Meghan Mirabitur is getting prepped for Halloween. But unlike most moms, this one won’t be passing out candy.
"We’re gonna pass these out to our tricker treaters and say happy Halloween," she said, as she played with toy finger lights.
That’s because Mirabiter has a son that can’t eat most of it.
Four year-old, Vincenzo has a life threatening peanut allergy. He could have a full blown anaphylactic reaction if in the same vicinity as peanuts, making an EpiPen essential every where he goes.
Typically, Mirabitur says she has to go up on the porch with her son and monitor what goes into his basket.
But this year, she’s hoping to buck that trend all together and instead just rely on the homes with the teal pumpkins out front.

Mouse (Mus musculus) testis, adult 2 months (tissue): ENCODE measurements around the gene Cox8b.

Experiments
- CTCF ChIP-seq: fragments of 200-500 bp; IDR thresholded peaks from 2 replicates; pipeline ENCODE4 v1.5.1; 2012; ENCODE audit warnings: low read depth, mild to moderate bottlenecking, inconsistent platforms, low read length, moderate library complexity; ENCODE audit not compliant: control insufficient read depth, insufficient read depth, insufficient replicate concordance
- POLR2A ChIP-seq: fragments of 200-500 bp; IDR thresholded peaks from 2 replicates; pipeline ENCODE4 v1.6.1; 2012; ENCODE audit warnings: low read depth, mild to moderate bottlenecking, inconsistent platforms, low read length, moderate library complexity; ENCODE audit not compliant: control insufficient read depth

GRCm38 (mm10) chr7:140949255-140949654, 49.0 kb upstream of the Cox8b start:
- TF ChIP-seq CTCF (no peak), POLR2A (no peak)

It’s all part of a national initiative called the Teal Pumpkin Project — meant to encourage families to offer just about anything other than food.
Families that choose to take part can go register online— allowing the trick-or-treaters to track participating homes.
Last year, almost 18,000 households across the country participated, but only a handful of homes— she says — are currently registered in her area.
"We just want it to spread like crazy. We want people to have that option especially seeing what it does to our kids," said Mirabitur.
For her child, she says, having alternative option there is enough to turn his frown upside down.
More information on the initiative can be found at foodallergy.org.